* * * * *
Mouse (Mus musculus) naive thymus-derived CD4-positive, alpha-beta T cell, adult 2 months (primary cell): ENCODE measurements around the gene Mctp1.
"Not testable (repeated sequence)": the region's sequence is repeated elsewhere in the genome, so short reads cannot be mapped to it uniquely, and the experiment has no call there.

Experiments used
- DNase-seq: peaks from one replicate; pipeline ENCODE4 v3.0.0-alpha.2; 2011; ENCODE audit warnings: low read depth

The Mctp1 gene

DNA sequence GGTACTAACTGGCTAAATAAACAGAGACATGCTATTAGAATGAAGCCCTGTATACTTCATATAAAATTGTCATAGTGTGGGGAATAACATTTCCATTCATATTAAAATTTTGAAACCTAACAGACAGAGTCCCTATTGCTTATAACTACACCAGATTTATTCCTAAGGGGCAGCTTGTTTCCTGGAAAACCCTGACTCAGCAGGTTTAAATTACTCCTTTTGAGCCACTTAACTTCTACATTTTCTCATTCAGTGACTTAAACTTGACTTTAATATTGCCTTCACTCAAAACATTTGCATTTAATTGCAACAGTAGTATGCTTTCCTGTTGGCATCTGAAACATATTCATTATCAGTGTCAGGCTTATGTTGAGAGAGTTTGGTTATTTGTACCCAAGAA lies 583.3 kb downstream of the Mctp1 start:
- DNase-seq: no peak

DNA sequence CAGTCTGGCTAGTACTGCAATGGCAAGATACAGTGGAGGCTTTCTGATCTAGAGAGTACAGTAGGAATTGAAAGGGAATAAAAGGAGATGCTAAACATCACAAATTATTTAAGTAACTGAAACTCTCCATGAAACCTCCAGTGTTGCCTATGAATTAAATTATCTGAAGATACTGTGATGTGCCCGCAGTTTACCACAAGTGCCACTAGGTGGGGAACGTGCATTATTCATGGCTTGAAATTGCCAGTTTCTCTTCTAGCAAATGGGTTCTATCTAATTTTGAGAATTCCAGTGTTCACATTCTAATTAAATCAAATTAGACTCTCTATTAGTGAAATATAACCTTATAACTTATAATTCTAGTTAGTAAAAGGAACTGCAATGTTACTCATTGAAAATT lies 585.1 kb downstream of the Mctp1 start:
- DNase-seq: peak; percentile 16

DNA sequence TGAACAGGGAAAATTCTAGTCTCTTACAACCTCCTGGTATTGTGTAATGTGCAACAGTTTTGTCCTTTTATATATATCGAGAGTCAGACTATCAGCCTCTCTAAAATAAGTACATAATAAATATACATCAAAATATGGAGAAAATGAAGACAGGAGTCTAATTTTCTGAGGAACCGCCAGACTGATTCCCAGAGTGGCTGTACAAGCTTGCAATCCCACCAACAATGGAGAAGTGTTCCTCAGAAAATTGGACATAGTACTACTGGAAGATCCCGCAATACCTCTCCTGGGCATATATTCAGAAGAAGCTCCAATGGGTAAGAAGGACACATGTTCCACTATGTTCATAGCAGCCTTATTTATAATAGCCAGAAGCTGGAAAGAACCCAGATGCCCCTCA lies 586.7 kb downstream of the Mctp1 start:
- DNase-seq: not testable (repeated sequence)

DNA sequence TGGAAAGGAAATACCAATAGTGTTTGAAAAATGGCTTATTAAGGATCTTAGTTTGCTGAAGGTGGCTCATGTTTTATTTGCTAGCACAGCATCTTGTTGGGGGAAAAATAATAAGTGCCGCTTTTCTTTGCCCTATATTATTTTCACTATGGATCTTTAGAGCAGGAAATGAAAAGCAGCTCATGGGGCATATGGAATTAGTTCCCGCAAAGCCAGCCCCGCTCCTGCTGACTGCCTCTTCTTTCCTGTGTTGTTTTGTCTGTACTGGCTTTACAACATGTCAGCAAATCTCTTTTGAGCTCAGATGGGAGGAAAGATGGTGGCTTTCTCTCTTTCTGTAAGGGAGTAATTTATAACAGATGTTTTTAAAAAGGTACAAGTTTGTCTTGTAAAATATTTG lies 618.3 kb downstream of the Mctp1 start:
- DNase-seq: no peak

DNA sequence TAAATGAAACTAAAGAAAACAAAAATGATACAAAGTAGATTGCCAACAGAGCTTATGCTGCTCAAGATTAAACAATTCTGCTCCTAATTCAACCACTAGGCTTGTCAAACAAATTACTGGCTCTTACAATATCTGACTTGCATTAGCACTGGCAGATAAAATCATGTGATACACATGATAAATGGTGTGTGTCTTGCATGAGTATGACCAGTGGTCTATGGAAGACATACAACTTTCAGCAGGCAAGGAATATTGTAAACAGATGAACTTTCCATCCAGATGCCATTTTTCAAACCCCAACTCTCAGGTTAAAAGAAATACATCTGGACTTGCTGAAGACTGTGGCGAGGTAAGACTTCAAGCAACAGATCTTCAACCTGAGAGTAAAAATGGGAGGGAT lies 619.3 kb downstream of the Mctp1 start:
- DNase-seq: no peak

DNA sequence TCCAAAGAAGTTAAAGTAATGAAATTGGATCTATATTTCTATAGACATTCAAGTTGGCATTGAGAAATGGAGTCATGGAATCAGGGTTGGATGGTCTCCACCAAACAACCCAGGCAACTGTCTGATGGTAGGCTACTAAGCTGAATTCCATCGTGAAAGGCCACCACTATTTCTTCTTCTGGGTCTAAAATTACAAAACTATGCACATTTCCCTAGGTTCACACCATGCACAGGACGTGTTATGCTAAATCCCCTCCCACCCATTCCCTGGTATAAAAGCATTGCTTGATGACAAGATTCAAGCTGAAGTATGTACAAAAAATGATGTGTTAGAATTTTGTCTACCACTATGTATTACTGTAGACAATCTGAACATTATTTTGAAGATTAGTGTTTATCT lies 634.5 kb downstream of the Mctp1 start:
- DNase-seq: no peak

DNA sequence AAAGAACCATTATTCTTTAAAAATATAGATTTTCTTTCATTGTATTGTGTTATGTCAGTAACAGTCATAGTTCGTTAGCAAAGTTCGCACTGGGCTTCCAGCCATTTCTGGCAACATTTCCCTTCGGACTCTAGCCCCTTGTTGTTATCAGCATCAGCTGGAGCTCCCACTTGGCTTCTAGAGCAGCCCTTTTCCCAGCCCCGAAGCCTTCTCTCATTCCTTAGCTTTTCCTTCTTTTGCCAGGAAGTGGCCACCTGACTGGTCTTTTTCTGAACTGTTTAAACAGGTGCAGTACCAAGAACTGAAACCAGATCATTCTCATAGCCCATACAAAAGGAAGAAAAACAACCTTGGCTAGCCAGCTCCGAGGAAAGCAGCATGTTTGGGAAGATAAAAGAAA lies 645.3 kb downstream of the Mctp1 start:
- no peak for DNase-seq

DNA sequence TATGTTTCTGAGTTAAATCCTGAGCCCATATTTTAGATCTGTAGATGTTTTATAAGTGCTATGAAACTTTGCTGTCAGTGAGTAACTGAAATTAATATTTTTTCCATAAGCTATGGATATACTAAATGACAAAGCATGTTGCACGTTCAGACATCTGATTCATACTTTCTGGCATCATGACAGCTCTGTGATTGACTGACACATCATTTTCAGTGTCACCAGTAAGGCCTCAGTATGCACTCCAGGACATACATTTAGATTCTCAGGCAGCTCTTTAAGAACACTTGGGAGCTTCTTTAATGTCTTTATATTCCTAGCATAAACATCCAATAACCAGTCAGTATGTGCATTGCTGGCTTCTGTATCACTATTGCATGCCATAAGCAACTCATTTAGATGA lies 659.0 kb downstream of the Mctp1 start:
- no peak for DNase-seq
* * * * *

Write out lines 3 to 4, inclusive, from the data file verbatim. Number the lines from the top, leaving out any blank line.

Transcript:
Experiments used
- DNase-seq: peaks from one replicate; pipeline ENCODE4 v3.0.0-alpha.2; 2011; ENCODE audit warnings: low read depth